Which particular images will appear in the photo strip is something of a mystery until the secret code is cracked. Images which appear in the photo strip have the following characteristics:

  1. The image is contained somewhere in one of the user's albums
  2. The image has been tagged with the name of the user who owns the profile or the image is in the profile pictures album.
  3. The most recently tagged five images will appear in the photo strip. The date-time used for selection is the moment at which the image was tagged.
  4. Images appear left to right in the order of the date-time of the tagging event, with the most recent tag on the left.
  5. Images can be manually removed using the "x" in the upper right corner of the image in photo strip, which has the alternate text of "hide this photo."
  6. There must be at least three images which qualify for the photo strip for the photo strip to appear at all to other users. Photo strips with two or one images will not appear to other users.
  7. Your entire profile and the photo strip can be viewed yourself as it would appear to other users by the sequence => profile => account => privacy settings => connecting on Facebook click view settings => preview my profile.

There are a handful of applications which will control the photo strip. However, it is relatively easy for the user to directly control the photo strip, using an orderly approach, such as the following:

  1. Create an album for the purpose of photo strip only, and label the album something easy to associate such as "photo strip album."
  2. Select the original images for the photo strip.
  3. For each original photo strip image, make a copy for the photo strip.
  4. Crop and resize each photo strip copy image to a selection of your liking with a resulting exact size of 68x97 pixels horizontal.
  5. Sharpen the resulting image. Using Photoshop, smart sharpen 0.5 pixels, 75%, lens blur is a good starting point.
  6. Upload the finished photo strip copy images into the photo strip album. Always select "skip" during each upload in order to avoid a broadcast wall posting.
  7. Tag with yourself first the image which will appear on the far right.
  8. Tag with yourself second the image which will appear second to the right
  9. etc.
  10. Tag with yourself last the image which will appear on the far left.
  11. There must be at least three images in the photo strip for it to appear to other users.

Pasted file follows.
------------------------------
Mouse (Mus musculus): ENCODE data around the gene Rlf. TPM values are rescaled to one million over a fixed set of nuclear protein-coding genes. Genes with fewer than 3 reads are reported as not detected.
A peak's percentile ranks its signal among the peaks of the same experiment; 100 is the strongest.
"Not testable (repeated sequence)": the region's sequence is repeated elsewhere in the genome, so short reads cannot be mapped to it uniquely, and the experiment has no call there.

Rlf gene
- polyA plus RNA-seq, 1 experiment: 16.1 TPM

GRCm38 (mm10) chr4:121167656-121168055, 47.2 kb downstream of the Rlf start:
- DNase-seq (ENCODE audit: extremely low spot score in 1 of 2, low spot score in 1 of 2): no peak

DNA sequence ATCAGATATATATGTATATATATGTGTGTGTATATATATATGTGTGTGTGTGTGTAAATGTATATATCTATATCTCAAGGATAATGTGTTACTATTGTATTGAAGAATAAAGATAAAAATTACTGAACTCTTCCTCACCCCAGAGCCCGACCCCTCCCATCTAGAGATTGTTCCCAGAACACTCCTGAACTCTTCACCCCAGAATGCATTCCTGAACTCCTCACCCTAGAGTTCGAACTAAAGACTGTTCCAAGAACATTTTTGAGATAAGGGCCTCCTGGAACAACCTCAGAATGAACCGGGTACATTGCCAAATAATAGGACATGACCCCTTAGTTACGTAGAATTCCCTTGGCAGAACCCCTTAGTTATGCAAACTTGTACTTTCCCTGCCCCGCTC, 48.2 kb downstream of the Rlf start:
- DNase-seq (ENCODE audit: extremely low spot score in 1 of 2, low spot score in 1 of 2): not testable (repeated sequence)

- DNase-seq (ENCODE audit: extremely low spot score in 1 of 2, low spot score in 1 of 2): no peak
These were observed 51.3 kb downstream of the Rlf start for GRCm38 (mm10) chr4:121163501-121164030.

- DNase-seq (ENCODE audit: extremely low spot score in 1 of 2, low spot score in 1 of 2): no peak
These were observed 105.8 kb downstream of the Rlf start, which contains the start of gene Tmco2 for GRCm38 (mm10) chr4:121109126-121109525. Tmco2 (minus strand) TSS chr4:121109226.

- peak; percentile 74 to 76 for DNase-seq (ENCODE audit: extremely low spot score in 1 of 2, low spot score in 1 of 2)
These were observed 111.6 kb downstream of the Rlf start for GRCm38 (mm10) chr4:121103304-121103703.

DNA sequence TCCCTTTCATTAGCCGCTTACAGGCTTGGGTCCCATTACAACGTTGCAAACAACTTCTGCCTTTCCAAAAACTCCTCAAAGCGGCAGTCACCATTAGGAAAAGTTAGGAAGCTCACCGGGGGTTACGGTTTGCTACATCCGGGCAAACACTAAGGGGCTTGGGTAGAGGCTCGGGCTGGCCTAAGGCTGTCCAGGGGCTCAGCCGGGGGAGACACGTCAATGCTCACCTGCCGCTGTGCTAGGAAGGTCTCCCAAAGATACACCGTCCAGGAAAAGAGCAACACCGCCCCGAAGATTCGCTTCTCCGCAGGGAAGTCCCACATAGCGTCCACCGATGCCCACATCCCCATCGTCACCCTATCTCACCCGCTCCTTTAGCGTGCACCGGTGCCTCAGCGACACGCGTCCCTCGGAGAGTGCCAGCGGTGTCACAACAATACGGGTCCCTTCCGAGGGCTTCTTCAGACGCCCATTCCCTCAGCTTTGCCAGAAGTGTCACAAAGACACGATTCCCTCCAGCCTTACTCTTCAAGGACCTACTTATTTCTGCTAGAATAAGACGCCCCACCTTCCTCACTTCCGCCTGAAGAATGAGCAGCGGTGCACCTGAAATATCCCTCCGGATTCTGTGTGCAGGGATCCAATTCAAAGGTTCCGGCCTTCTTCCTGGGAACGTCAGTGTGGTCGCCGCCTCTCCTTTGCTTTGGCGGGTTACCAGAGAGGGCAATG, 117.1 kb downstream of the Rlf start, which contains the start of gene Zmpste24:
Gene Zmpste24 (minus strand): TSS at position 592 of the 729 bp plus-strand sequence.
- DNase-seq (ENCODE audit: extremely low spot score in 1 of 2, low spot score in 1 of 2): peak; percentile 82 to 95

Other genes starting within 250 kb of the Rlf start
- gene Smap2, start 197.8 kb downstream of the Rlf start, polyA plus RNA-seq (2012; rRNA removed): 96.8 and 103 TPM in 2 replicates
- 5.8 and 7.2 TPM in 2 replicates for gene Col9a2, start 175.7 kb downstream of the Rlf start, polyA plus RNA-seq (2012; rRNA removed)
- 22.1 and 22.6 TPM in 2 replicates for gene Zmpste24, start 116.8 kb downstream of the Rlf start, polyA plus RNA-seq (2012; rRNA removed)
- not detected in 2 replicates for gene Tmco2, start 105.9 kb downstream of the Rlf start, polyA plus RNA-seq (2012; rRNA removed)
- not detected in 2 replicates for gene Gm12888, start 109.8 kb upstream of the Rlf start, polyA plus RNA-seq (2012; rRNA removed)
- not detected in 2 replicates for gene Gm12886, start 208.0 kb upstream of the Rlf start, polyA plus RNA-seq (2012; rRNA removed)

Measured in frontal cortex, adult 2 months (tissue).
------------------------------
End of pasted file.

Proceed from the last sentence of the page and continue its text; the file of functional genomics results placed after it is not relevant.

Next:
12. Depending on your security settings, other users may initiate a tag operation which would result in the tagged image appearing in your photo strip.
  13. Alternatively, any time you tag any image with yourself, the image will appear in your photo strip.
  14. Unwanted images which appear in the photo strip can be manually removed using the "x" in the upper right corner of the image in photo strip, which has the alternate text of "hide this photo."
  15. How your profile looks to other users can be checked using => profile => account => privacy settings => connecting on Facebook click view settings => preview my profile.
  16. If images appear in the wrong sequence, each image which is in the wrong place will need to be retagged in order to reset the tag date-time, working from right to left with the first slot to be repopulated.
  17. If the images in your photo strip change infrequently, it may be useful to caption the right image with "tag me first," caption the second to the right image with "tag me second," etc. The right-to-left tagging sequence is counterintuitive.
 
Danger Danger Warning Warning
 
All of this will change when Facebook unilaterally changes the business rules for either the profile picture or the photo strip, likely without telling anyone.
 

All written content of this web site is solely the editorial opinion of Jeffrey Sward. All images, graphics, and written content of this web site, including the html files, are creative products covered by copyright law. All content copyright Jeffrey Sward 1975-2016. All rights reserved. No portion of this web site or its constituent elements may be reproduced in any form, by any means, without prior written permission. So there.